What Kind of Oil Do I Use In My Push Mower?

It all comes down to what the engine manufacturer recommends for your particular engine. There are not a lot of wide variations of engine oil recommendations but they do vary with American and Japanese manufacturers.

For example, American engine manufactures normally call for a straight 30 weight conventional motor oil. Conventional means organic or just plain old motor oil. After the first break in oil has been changed, you can switch over to synthetic oil if it is a newer small engine. Older small engines such as Tecumseh or Kohler may smoke if you put synthetic oil in them.

Japanese engine manufactures take a different approach and normally use 10W30 conventional motor oil. This oil provides a greater temperature range to protect your engine. You can also switch to synthetic motor oil after the 25 hour break in time for your engine.

Motor oil brands are a matter of choice for you as the end user. It comes down a preference on price and the trust that you have in the manufacturer. I am a fan of Castrol, but it merely is my personal preference. Choose the brand that you feel is best for you.

What Type of Oil Should I use in My Lawn Mower?

Oil is the lifeblood of any engine and an oil change is the most important thing to do for your lawn mower.

You always want to use the type and viscosity of oil that the engine manufacturer recommends and this information can be found in the engine owner’s manual. But, you do not always have one of these if you purchased the lawn mower secondhand.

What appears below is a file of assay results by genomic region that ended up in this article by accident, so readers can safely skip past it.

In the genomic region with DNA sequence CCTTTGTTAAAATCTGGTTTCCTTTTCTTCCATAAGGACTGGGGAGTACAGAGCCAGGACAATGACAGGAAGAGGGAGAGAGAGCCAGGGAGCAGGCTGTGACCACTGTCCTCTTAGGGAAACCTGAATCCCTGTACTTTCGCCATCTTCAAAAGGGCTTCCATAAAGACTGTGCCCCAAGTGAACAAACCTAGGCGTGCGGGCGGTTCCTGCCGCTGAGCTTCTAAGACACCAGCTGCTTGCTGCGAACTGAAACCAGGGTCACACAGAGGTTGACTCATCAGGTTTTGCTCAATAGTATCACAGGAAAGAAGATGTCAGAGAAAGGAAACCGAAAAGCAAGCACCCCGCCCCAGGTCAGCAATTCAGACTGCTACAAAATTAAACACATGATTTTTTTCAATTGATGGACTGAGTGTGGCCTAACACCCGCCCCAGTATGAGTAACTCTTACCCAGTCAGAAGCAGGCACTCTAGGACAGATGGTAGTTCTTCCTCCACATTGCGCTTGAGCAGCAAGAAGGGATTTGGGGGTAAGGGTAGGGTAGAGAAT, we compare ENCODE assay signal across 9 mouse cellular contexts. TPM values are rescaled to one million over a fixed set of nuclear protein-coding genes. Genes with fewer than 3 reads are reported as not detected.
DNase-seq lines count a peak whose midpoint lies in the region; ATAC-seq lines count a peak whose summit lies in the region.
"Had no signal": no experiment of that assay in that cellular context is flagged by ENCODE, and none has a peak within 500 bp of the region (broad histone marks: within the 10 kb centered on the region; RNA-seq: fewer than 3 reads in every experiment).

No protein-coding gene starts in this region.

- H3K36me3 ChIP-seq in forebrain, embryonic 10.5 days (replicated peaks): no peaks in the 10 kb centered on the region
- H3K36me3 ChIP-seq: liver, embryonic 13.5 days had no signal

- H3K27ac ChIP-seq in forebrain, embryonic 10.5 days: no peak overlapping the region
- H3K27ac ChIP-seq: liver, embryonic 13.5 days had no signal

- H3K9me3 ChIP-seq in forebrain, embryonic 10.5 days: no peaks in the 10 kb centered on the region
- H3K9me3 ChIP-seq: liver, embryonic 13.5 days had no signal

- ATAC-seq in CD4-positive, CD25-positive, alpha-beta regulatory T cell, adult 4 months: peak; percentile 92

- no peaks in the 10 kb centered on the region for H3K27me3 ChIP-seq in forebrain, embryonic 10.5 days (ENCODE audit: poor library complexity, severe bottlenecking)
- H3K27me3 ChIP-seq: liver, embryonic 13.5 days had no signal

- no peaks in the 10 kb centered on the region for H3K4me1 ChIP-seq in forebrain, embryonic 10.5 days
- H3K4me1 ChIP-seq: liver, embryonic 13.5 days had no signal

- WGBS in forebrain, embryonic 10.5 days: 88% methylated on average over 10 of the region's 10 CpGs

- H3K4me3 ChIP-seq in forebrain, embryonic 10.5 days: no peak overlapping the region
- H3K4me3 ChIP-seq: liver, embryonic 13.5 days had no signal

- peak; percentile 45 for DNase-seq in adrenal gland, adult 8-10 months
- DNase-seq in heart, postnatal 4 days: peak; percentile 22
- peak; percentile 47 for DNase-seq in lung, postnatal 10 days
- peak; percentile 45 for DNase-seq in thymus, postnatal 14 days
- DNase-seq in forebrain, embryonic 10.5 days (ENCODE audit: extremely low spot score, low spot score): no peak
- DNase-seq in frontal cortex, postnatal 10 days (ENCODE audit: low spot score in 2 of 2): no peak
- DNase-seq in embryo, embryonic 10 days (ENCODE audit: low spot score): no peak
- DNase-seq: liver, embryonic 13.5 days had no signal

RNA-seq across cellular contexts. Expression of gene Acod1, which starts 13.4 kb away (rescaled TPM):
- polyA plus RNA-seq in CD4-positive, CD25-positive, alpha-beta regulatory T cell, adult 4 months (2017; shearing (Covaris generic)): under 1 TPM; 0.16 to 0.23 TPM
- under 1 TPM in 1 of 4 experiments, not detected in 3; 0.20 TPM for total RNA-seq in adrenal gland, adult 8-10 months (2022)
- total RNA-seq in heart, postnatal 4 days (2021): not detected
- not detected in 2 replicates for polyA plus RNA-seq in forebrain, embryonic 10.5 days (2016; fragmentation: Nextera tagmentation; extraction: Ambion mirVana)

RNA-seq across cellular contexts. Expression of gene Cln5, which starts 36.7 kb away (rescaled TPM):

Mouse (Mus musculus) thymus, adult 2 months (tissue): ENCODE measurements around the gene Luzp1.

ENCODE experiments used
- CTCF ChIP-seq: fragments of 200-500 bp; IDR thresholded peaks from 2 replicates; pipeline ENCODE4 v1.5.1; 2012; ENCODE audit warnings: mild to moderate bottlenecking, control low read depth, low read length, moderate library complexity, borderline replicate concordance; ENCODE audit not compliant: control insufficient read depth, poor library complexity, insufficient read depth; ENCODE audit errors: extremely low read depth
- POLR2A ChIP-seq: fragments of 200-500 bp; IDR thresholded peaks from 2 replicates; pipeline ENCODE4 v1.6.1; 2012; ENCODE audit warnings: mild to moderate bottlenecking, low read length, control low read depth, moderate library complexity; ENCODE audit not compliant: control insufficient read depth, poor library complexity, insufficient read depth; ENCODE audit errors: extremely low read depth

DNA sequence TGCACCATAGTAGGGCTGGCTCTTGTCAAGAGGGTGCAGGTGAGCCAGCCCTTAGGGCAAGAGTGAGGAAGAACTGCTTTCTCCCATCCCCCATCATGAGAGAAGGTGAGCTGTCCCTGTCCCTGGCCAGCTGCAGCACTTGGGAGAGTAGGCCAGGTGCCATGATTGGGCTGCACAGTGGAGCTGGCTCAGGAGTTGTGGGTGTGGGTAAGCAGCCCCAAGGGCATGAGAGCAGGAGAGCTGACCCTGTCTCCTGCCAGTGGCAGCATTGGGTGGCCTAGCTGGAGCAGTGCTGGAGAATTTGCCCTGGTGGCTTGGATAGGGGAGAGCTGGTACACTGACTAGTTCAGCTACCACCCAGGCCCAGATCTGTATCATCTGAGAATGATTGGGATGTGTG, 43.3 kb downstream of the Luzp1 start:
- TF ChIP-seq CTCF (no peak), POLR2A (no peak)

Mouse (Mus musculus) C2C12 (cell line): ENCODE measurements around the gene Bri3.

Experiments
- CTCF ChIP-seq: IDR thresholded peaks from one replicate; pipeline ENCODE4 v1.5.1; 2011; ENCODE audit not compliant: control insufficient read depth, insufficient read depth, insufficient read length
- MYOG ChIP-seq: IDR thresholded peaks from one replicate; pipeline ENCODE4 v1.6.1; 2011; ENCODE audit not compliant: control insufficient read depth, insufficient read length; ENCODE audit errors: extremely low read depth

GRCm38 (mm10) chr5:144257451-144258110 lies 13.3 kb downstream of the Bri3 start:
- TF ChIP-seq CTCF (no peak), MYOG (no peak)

As a general rule, most small engines use SAE30 conventional motor oil. Conventional means that it is made from crude oil. Synthetic oils use different chemicals to create these lubricants.

More recently, engine makers have been moving to 10W30 engine oils. Honda is one of those companies that requires it in most of their lawn mowers.

Synthetic oils are far superior than conventional motor oils and once the engine has had its first required oil change, it is fine to switch it over to synthetics. Synthetic oils do not create sludge, have better lubricating properties and provide less friction for your engine. They are more expensive, but that added expense is worth the price of protecting your lawn mowers engine.

If you need help changing your lawn mowers engine and don’t want to tackle that job, visit our Locations page for a shop near you.